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September 27, 2011

Municipal Auditor General

The promise to give BC a Municipal Auditor General sprung out of Christy Clark’s leadership campaign. Like much of what she says, it may be appealing but not the product of deep thinking and solid research. The full promise also said:

“Fund the office as part of the Auditor General’s office. The office will provide advice on financial decisions and provide a measure of accountability. Review the municipal taxation formula. Work with the Union of B.C. Municipalities to ensure municipalities are properly funded and communities can provide the services British Columbians want from local government.”

Municipal politicians must wonder what’s coming next.

On the eve of the Union of B.C. Municipalities (UBCM) annual convention, Minister of Community, Sport and Cultural Development Ida Chong issued an “Opinion-Editorial” in which she said: “Premier Christy Clark has made a commitment to set up and fully fund an Office of the Municipal Auditor General for British Columbia.” Some local politicians worry the province is going to force them to raise property taxes in order to fund the program that would add another level of bureaucracy and interfere in municipal politics. It’s all in the spin and Chong did her best to get the government’s spin out in every community before local politicians arrived at the Vancouver Convention Centre.

Chong’s Opinion-Editorial offered assurances that a Municipal Auditor General would not make or overrule policy decisions of local governments and she repeated that the province will fund the office. It is an open question how effective a Municipal Auditor might be; the province occasionally responds to the provincial Auditor General by simply saying it disagrees with the auditor. We haven’t issues where that response has produced a public backlash that forced the province to change its ways.

Chong suggested the Municipal Auditor would do several value-for-money performance audits every year. She wrote: “For example, did funding a new water conservation campaign achieve its objectives of reducing water consumption during peak summer usage? Can a municipality optimize its fire services by delivering the services itself or through a contract with a larger adjoining municipality?” Many municipal politicians and their staff are probably offended by those examples. Council watchers throughout the province already see reports similar to what Chong suggests the Auditor would prepare. Most importantly, unlike how the BC Legislature operates, at municipal councils citizens can make presentations and put questions to staff who are present to defend their reports. Maybe the change that is needed is to make Legislative Committees more like municipal council and committee meetings.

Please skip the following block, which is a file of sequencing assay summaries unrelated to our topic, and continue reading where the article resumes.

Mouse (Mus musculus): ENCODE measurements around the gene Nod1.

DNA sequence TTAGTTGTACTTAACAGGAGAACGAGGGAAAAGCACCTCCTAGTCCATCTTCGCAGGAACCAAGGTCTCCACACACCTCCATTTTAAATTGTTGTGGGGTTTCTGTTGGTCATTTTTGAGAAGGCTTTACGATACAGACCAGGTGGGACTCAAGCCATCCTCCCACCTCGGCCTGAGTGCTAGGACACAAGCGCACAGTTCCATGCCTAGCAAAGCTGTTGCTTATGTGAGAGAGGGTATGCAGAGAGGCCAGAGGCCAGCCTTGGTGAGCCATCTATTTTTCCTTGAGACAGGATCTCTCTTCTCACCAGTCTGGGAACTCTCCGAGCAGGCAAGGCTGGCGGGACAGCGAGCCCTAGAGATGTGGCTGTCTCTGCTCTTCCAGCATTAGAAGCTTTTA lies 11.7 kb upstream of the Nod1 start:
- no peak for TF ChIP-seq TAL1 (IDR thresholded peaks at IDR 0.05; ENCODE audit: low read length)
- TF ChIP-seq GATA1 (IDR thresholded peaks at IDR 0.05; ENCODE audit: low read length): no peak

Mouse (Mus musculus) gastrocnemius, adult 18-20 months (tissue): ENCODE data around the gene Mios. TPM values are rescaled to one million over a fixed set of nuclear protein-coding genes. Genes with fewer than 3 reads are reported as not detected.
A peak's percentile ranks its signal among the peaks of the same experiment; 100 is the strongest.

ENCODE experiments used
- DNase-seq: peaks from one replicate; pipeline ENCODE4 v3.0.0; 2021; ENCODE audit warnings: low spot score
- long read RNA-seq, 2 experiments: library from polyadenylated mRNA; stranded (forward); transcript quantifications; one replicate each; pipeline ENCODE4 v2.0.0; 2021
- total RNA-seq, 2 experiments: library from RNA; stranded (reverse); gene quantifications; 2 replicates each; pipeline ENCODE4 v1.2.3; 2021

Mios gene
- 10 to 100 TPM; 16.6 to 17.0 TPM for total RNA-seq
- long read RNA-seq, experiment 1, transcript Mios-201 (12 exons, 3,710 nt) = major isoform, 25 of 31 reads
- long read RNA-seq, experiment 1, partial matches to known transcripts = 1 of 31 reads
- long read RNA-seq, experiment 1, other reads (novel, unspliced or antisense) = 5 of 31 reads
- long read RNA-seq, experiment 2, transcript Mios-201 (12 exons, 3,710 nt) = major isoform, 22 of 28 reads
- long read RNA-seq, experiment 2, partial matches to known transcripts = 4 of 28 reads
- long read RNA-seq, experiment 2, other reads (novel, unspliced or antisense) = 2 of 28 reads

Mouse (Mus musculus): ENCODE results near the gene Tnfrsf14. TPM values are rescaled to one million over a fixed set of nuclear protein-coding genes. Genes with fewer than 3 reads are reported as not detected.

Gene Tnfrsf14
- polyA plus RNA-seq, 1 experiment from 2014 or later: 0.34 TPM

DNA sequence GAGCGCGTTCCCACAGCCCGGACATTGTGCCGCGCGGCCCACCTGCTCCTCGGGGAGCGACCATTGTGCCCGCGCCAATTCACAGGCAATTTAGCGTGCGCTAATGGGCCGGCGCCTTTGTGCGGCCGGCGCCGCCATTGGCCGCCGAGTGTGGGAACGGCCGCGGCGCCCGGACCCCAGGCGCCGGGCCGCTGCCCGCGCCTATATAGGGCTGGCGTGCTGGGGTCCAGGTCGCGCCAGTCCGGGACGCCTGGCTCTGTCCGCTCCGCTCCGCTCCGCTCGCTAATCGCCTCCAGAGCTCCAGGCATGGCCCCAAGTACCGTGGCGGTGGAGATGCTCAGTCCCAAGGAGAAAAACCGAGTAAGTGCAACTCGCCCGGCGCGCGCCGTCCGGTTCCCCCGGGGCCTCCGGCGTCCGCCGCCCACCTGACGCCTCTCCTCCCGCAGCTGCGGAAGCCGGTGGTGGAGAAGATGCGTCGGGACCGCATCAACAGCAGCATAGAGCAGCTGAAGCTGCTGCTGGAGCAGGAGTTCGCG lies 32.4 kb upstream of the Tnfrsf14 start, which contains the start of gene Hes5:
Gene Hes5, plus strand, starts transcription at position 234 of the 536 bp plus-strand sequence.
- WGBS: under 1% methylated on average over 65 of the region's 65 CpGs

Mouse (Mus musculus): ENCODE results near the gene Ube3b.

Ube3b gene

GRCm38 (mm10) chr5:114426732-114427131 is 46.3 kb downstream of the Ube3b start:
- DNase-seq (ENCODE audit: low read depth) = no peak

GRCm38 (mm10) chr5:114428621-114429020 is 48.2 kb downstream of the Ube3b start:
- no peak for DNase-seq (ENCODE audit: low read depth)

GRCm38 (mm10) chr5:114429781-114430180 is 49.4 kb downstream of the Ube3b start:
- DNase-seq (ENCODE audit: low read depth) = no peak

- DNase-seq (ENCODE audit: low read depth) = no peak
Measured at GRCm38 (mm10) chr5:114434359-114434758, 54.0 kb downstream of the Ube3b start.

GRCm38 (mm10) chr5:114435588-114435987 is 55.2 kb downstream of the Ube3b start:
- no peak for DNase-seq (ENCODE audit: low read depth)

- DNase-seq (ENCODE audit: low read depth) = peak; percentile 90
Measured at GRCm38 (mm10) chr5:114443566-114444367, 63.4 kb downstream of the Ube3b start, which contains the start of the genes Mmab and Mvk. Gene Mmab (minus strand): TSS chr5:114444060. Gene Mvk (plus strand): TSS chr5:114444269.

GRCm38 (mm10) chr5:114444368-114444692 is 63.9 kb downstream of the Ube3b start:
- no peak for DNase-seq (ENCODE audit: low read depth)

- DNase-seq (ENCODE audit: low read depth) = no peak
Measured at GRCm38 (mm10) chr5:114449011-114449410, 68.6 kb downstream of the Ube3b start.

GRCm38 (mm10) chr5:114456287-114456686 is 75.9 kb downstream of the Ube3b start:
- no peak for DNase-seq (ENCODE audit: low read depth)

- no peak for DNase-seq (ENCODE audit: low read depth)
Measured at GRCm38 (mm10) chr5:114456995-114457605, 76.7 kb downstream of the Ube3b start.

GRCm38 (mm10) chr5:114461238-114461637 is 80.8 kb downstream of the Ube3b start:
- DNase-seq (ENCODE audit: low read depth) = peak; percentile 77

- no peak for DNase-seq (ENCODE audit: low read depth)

Neither Chong nor Clark has said what the budget would be for a Municipal Auditor General. The provincial Auditor General saw his budget cut in fiscal year 2003-04 by the BC Liberal government; they imposed deeper cuts on his office in 2004-05. Those were years when Christy Clark was deputy premier. For 2011-12 the Auditor has a budget of $15.752 million, almost twice as large as the budget for any other officer of the legislature. Given past budget cuts to the Auditor General’s Office, it is understandable that local governments are concerned that what starts as a provincially funded Municipal Auditor General could change in a few years to a new cost downloaded on municipal property taxes.